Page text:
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About Brain Injuries

This page will focus on mild traumatic brain injuries primarily, and leave most of the information about severe brain injury to others. There are few more complicated and controversial areas in medicine than mild traumatic brain injury.

Introduction

In an article in the Archives of Physical Medicine & Rehabilitation, a study demonstrated that of people injured in an automobile collision, twenty percent would have enough difficulty with mild traumatic brain injury to miss work for that reason. Most of those people recovered within twelve weeks. A small number do not recover well enough to continue their lives. If you are one of these people, there is some help available.

How Do I Know If I Have A Brain Injury?

Unfortunately, there is no simple online questionnaire that can answer that question. (You can easily find websites that disagree with this site about that sentence.) There are some questions that make a yes more likely, but a real evaluation is still needed. Here are some relevant questions:

  1. Did you black out at the time of your injury? (You do not have to be unconscious to have a brain injury - but it is more likely if you blacked out)
  2. Are you having problems with your memory that you didn't have before you were injured?
  3. Do you get upset easily, and is this different than before your injury? Does the pain from your injury explain why you are upset?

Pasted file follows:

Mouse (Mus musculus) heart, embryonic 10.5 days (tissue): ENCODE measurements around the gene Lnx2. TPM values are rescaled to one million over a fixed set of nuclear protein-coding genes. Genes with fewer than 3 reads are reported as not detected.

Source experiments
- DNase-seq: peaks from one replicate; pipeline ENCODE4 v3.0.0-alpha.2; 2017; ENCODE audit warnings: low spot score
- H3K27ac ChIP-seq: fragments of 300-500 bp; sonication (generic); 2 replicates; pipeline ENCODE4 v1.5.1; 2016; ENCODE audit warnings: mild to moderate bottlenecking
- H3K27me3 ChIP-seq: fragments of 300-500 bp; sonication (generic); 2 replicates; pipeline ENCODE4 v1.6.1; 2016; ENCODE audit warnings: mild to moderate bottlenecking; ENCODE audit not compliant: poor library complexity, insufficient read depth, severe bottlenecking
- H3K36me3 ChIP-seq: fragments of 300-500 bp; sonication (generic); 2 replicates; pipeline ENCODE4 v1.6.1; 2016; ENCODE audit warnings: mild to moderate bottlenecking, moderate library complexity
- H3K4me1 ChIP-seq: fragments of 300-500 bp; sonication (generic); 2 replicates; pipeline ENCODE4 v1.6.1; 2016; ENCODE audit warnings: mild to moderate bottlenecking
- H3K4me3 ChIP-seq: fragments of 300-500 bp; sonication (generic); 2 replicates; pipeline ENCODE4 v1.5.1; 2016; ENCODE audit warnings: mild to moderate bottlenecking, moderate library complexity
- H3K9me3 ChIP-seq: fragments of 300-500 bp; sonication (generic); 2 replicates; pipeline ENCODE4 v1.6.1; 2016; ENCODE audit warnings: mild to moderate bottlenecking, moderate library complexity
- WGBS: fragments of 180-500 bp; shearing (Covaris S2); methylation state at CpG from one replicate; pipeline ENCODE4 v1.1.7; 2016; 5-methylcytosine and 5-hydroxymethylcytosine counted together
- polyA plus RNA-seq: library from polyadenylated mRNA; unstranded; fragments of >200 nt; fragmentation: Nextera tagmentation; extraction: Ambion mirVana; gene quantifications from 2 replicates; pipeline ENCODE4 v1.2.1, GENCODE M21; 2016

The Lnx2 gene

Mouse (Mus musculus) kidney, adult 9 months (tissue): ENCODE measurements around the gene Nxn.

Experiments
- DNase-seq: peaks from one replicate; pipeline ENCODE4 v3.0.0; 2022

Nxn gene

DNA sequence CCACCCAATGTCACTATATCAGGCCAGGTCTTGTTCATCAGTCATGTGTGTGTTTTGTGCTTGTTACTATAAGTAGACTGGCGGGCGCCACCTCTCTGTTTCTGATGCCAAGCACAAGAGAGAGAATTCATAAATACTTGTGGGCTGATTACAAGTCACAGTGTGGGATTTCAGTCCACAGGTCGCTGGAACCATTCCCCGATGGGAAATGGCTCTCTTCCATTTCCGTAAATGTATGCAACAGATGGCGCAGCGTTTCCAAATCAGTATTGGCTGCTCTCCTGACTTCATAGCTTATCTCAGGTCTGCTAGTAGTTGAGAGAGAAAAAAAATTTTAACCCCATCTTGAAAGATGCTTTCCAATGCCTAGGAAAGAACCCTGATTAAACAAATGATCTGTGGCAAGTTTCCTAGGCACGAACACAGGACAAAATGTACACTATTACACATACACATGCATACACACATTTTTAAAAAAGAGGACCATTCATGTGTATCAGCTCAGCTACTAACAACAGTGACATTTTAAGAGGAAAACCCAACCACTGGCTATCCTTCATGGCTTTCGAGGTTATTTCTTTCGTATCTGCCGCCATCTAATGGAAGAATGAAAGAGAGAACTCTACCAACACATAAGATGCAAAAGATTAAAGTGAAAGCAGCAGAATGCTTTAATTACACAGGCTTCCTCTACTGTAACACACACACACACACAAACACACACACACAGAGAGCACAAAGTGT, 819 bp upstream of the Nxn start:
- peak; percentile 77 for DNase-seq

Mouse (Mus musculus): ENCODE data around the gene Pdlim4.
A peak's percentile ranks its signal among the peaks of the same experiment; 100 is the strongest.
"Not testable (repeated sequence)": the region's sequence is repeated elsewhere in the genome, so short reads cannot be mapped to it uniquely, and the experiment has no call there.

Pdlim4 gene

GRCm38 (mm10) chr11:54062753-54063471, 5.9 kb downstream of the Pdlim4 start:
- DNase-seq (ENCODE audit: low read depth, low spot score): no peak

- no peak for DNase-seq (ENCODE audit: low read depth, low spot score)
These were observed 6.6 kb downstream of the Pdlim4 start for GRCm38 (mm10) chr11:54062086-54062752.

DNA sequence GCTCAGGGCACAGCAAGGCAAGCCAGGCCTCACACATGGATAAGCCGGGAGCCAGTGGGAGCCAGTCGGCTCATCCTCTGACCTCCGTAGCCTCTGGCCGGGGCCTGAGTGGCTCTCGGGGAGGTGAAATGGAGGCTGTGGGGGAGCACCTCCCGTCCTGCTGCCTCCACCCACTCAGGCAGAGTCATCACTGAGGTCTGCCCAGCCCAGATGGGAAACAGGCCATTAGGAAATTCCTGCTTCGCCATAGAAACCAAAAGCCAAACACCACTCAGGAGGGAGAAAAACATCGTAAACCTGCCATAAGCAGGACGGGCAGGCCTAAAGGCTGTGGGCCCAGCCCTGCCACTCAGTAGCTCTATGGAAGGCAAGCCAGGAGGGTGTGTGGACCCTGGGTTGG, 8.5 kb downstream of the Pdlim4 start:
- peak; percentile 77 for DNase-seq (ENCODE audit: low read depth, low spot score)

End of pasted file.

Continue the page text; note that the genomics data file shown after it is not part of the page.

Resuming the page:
4. Are you having difficulty with relationships you did not have before your injury? Is it because of pain?
  5. Is there a change in the type of food you choose to eat?

OK, now you have looked at the questions. If you are different, and especially if your family and friends say you are different now from who you were before the injury, what should you do?

The only answer is to be evaluated by a qualified health care professional who is open to the possibility that you have a mild brain injury.

How Am I Tested for a Brain Injury?

The best pictures we can take of the brain are done with the MRI. Usually, the MRI is normal in people with mild traumatic brain injury. Whether you need an MRI of the brain must be judged by your treating practitioner.

The best test we have to figure out if you have a brain injury is neuropsychological testing, a series of "paper and pencil" tests to see how the brain is working. This lengthy testing is done under the supervision of a neuropsychologist.

Another interesting, but more controversial, test is Quantitative EEG, where the electrical activity of the brain is measured.

How does a brain injury happen?

Your head can hit something

You can injure your brain without your head striking a solid object, but when the head does strike a solid object with enough force, the brain will be injured.

You can be in a car collision

The same uneven acceleration forces that cause the motor vehicle collision injuries to the neck, can injure the brain without impact. Automobile collisions apply a powerful and unnatural force to the body. This creates a swirling movement that disrupts the delicate brain structures, even without impact. One part of the brain moves faster than another, causing stretching of the nerve fibers. The brain is also a soft substance which strikes and scrapes against the hard skull and the tough meninges.

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Last modified: Fri, 17 Jun 2005

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